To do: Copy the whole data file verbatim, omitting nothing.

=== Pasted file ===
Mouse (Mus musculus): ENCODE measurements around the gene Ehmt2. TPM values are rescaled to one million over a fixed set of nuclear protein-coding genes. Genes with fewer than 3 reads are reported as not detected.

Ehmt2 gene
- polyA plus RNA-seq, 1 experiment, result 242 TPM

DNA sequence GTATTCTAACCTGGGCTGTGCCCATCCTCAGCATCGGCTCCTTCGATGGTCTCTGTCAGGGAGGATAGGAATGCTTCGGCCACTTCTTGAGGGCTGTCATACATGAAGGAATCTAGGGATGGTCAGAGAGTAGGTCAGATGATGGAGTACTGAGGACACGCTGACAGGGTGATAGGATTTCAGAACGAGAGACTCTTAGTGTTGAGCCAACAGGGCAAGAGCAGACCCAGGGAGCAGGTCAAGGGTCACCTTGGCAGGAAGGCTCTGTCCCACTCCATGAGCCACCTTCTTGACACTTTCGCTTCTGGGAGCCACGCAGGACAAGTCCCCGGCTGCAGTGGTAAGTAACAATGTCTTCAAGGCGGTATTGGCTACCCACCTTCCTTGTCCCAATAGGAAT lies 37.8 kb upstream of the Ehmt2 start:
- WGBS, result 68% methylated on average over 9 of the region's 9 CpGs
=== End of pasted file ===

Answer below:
Mouse (Mus musculus): ENCODE measurements around the gene Ehmt2. TPM values are rescaled to one million over a fixed set of nuclear protein-coding genes. Genes with fewer than 3 reads are reported as not detected.

Ehmt2 gene
- polyA plus RNA-seq, 1 experiment, result 242 TPM

DNA sequence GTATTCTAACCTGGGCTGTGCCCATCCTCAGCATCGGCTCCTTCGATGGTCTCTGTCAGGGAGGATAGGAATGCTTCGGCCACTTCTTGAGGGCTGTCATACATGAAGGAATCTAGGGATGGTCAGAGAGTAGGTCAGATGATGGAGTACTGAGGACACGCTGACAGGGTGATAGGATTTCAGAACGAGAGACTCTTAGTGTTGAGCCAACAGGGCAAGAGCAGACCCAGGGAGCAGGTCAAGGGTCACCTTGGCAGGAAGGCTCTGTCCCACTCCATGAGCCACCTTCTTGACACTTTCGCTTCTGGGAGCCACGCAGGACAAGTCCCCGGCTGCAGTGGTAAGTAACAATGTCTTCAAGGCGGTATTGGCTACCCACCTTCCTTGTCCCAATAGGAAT lies 37.8 kb upstream of the Ehmt2 start:
- WGBS, result 68% methylated on average over 9 of the region's 9 CpGs